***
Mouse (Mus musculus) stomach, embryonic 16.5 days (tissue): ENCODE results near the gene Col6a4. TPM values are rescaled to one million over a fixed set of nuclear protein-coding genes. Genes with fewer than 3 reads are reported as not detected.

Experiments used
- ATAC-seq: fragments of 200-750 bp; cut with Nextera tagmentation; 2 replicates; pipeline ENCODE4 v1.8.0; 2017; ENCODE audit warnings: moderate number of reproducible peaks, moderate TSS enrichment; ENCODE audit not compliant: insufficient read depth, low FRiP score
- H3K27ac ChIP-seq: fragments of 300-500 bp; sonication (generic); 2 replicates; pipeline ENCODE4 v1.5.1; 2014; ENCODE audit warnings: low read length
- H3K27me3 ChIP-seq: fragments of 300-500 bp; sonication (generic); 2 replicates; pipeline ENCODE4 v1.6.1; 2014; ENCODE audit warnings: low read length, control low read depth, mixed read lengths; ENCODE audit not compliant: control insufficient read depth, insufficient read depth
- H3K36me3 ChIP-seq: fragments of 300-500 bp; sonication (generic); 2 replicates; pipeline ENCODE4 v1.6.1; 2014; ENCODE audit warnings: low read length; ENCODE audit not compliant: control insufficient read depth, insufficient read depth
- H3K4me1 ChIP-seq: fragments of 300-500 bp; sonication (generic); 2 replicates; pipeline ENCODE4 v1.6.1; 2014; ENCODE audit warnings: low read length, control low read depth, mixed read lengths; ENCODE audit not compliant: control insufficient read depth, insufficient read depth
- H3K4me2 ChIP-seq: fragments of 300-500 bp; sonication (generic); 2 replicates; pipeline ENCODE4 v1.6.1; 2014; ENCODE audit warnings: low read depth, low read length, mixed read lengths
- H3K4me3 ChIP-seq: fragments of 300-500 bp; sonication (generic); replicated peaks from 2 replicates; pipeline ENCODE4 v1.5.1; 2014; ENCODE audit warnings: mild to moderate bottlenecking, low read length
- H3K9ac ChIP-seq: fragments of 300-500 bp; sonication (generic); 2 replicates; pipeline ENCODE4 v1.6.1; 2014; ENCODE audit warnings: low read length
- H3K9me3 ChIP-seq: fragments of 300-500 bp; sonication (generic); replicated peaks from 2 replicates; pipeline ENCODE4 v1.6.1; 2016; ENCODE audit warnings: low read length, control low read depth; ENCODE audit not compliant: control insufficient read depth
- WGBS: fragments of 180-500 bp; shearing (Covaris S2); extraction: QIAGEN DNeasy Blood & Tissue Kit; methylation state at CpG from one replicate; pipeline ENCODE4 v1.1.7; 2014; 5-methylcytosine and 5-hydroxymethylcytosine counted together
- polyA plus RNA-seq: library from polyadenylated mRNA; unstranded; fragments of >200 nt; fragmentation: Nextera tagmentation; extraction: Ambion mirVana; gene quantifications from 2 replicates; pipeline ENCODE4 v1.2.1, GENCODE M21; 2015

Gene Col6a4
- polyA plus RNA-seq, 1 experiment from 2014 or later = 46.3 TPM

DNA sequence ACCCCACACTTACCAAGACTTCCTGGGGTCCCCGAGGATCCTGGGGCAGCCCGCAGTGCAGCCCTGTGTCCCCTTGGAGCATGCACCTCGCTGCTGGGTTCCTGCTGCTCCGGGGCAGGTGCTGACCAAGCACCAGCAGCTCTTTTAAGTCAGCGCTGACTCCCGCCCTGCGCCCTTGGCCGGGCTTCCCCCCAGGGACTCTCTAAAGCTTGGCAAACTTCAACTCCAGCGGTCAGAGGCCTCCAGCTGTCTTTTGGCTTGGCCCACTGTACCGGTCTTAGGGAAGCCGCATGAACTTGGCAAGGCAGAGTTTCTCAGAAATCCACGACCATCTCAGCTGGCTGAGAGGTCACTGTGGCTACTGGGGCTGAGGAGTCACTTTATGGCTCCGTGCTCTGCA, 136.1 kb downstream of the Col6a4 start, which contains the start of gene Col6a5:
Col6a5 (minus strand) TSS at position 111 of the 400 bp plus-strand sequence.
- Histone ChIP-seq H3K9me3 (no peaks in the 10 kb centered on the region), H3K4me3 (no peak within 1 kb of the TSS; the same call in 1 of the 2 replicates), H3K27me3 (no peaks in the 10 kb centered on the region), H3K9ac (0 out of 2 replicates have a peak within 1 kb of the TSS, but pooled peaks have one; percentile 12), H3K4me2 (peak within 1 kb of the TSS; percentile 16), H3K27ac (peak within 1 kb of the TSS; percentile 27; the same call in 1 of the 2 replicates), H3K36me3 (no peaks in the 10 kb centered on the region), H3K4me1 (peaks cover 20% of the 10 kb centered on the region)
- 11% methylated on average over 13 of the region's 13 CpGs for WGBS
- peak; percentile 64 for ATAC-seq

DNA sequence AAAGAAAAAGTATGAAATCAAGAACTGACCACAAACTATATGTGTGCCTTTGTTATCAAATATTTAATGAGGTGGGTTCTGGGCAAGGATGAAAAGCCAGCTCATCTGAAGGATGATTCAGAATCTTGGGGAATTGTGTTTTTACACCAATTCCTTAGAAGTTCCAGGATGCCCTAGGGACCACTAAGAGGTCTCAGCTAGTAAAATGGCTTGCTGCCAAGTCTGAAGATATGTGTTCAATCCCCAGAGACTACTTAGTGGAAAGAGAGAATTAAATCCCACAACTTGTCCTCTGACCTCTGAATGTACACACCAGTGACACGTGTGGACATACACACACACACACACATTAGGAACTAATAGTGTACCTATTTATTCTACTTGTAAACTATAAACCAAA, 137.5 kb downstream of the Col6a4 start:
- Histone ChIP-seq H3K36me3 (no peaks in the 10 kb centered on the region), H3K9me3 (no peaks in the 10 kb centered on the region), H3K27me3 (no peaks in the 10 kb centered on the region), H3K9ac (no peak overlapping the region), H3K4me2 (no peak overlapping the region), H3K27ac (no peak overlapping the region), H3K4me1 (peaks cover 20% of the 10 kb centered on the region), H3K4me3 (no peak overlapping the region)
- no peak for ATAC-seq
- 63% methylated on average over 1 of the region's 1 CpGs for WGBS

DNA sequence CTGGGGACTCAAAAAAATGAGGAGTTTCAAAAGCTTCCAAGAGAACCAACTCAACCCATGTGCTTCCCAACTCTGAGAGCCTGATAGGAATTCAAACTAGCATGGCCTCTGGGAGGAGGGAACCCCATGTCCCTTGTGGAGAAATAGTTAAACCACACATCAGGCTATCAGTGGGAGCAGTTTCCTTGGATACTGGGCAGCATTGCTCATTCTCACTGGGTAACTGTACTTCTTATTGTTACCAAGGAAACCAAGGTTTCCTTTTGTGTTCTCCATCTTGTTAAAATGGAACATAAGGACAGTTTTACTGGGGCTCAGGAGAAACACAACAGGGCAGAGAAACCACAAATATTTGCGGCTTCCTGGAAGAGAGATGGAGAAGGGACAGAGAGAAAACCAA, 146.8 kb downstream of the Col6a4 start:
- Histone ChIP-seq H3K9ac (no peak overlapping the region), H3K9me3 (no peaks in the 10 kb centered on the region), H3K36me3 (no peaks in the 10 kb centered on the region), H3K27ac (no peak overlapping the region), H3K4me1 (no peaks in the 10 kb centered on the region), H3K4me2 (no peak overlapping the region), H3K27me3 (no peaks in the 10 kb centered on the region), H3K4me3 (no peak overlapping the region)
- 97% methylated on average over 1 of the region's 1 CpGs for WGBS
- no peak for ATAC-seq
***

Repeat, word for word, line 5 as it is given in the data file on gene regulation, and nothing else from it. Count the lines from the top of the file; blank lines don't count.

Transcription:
- H3K27me3 ChIP-seq: fragments of 300-500 bp; sonication (generic); 2 replicates; pipeline ENCODE4 v1.6.1; 2014; ENCODE audit warnings: low read length, control low read depth, mixed read lengths; ENCODE audit not compliant: control insufficient read depth, insufficient read depth